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Robin Goodfellow in English folklore is a euphemistic personification of a half-tamed, troublesome fairy or hobgoblin, a prankster who is the domesticated aspect of Puck.

Shakespeare refers to him in A Midsummer Night's Dream, ii. 1.

The children's theater play Robin Goodfellow by Aurand Harris is a retelling of A Midsummer Night's Dream from the point of view of Puck.

Either I mistake your shape and making quite,
Or else you are that shrewd and knavish sprite
Called Robin Goodfellow...
Those that Hob-goblin call you, and sweet Puck,
You do their work, and they shall have good luck.

The earliest reference to 'Robin Goodfellow' cited by the Oxford English Dictionary is from 1531.

The name Robin is Middle English in origin, deriving from Old French Robin, the pet form for the name Robert. After Giacomo Meyerbeer's successful opera Robert le Diable (1831), neo-medievalists and occultists began to apply the name Robin Goodfellow to the Devil, with appropriately extravagant imagery.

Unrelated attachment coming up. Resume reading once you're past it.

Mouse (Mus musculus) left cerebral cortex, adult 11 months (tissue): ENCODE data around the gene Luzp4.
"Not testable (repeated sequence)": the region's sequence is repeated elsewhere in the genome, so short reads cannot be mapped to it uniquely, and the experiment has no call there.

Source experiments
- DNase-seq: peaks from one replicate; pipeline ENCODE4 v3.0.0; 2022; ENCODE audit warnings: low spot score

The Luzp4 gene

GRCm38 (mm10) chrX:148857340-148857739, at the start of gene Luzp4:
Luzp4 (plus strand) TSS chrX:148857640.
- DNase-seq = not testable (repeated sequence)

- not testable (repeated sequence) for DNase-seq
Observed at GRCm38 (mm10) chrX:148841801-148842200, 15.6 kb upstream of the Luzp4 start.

The character probably originates in German folklore.

According to the public domain 1898 edition of Brewer's Dictionary of Phrase and Fable: Robin Goodfellow' was a "drudging fiend", and merry domestic fairy, famous for mischievous pranks and practical jokes. At night-time he will sometimes do little services for the family over which he presides. The Scotch call this domestic spirit a brownie; the Germans, kobold or Knecht Ruprecht. Scandinavians called it Nissë God-dreng. Puck, the jester of Fairy-court, is the same.

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Part of this article consists of modified text from Wikipedia, and the article is therefore licensed under GFDL.